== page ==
UKHS: Completely! So what was Dustin “Goldust” Runnels like to work with?
Brandon: Working with Dustin was… I still haven’t totally been able to put it into words! This guy’s been a favourite of mine since I was eleven. He’s legitimately one of my five favourite pro wrestlers ever, and somehow he read a thing I wrote and liked it enough to want to be in it. It was serendipitous for us, too, because he’d shown up in the previous January’s Royal Rumble, but he didn’t have a WWE contract.
He shot our film, and then a few months later got his WWE job back. He’s forty-five and seemingly entering the prime of his career. He’s as good in the ring as he’s ever been, doing hurricanranas and Yoshi Tonics to guys and I get to say, “I made that guy wade around in a cow piss pond for a scene in our movie.” It’s unreal. Dustin’s an artist, man; he came in prepared and blew everybody away. His talent is absurd. We didn’t start writing Woodward with him in mind, but when he was sitting in that church saying the lines, we couldn’t imagine Woodward being anyone else.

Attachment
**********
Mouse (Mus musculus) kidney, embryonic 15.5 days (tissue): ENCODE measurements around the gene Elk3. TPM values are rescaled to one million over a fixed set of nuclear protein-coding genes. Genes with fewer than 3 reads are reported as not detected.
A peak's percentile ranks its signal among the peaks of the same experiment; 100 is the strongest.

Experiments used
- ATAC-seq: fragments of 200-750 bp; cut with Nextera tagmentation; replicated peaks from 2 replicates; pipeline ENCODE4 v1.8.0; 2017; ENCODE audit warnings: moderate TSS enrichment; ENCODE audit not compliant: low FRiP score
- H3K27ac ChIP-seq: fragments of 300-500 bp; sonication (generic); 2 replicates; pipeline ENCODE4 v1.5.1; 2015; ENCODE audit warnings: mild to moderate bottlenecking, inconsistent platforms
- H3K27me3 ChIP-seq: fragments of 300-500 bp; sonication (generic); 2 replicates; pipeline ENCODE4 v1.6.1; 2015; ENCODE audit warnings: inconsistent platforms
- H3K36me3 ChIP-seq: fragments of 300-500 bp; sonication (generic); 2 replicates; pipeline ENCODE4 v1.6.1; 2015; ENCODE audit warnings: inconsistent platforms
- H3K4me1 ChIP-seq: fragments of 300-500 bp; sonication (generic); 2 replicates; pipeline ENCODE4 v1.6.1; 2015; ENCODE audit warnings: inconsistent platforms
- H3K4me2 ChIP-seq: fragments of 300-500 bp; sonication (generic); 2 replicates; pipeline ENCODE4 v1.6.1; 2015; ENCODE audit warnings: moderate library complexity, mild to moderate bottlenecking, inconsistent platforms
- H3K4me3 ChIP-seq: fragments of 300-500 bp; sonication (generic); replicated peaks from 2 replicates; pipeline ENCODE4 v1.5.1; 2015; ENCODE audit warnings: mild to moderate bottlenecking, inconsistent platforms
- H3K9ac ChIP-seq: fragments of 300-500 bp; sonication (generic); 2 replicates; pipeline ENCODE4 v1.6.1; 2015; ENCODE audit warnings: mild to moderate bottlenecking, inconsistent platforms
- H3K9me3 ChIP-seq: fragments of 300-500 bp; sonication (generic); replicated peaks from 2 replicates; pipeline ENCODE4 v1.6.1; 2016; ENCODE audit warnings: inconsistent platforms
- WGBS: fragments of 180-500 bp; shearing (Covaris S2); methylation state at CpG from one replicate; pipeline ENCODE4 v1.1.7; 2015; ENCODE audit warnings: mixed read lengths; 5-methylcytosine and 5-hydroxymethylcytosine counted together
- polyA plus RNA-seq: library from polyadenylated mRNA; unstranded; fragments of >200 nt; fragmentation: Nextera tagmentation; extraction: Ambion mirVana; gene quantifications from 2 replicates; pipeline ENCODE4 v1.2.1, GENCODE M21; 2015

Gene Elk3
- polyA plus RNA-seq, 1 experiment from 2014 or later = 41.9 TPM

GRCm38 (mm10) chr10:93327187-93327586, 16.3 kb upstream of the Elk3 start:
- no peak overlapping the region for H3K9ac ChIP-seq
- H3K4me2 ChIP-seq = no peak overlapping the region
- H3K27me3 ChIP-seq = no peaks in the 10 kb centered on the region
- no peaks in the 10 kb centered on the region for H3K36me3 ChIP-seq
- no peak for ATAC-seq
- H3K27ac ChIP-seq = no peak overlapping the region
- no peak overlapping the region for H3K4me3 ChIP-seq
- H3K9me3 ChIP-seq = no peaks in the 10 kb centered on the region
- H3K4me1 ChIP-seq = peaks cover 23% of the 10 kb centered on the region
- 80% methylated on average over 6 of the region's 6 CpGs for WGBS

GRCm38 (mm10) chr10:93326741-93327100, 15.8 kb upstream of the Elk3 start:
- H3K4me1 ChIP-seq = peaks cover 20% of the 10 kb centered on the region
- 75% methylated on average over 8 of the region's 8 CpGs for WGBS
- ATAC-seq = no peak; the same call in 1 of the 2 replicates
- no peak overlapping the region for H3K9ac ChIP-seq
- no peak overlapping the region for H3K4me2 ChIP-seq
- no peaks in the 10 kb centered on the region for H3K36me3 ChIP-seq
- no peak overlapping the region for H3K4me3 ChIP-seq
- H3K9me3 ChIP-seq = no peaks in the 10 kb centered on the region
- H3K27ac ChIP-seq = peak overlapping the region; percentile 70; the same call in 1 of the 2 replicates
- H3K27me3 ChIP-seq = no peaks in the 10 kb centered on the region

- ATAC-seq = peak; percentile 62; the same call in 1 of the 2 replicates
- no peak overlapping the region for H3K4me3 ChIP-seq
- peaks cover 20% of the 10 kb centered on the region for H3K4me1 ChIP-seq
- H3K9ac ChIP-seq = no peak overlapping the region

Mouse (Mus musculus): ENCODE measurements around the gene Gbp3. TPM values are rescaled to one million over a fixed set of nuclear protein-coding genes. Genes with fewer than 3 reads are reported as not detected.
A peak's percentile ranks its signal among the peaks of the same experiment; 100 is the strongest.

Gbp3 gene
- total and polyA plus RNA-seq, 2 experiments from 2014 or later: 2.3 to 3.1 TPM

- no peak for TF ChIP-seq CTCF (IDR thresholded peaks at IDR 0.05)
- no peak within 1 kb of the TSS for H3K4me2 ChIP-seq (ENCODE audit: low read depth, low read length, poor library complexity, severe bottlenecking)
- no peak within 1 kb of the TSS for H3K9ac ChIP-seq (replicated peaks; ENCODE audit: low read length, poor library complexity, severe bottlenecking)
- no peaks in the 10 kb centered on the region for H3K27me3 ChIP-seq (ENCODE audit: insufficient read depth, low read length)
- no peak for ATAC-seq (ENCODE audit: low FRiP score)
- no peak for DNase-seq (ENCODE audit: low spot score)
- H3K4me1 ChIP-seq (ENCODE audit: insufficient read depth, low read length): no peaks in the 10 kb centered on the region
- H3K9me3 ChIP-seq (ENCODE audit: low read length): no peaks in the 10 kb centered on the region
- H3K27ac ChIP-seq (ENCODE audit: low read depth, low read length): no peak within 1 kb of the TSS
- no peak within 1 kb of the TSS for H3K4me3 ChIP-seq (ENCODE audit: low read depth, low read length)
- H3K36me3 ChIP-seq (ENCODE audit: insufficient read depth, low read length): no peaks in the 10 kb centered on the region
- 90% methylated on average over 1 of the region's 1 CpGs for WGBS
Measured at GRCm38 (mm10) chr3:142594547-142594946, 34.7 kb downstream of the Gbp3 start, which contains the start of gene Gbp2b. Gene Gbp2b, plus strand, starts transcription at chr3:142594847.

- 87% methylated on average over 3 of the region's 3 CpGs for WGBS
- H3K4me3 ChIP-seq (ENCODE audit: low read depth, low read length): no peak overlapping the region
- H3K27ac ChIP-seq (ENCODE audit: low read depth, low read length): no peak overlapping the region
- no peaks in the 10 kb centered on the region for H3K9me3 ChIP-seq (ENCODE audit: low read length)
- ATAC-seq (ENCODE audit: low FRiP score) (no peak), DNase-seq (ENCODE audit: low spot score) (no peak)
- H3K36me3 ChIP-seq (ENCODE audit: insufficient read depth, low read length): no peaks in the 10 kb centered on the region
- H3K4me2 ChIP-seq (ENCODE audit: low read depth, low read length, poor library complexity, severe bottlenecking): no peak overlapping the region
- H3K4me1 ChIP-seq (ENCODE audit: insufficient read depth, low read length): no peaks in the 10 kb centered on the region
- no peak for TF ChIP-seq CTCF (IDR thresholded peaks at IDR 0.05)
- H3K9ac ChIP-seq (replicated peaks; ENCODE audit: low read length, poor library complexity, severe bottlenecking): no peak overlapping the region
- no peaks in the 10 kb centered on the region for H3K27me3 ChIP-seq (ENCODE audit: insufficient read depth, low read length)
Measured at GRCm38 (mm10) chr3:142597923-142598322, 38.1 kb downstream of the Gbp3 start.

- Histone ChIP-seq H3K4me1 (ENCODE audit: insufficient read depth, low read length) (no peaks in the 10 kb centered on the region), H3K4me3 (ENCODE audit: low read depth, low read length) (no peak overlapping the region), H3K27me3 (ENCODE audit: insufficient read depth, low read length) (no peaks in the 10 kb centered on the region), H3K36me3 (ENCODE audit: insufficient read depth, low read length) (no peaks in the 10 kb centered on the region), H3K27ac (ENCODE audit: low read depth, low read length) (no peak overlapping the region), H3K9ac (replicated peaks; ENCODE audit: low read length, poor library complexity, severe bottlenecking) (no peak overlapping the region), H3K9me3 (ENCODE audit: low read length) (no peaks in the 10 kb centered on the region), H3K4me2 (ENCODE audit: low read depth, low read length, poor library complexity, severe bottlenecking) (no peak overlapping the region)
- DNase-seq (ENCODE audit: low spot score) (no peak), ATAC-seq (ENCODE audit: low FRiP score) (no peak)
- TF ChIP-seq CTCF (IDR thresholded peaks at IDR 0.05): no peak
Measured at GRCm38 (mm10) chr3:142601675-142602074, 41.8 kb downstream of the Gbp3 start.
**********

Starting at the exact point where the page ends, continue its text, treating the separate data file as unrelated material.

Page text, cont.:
UKHS: You said that Meet Me There is a project you’re passionate about. You must be thrilled then that now it’s starting to get out there it’s connecting with people in such a way. It’s got some real buzz behind it.
Brandon: I’m very happy with it. I had a moment during the New Orleans première about ten minutes in when people were laughing and reacting where I went, “Oh my God, this is real.” I don’t think I’d let my brain process it before then. One day I’m in a field outside of a church getting eaten up by chiggers, the next I’m in a theatre wearing a bow-tie, watching a movie I helped make. It’s my guts, and now you can see them!
UKHS: What’s your plan for it now?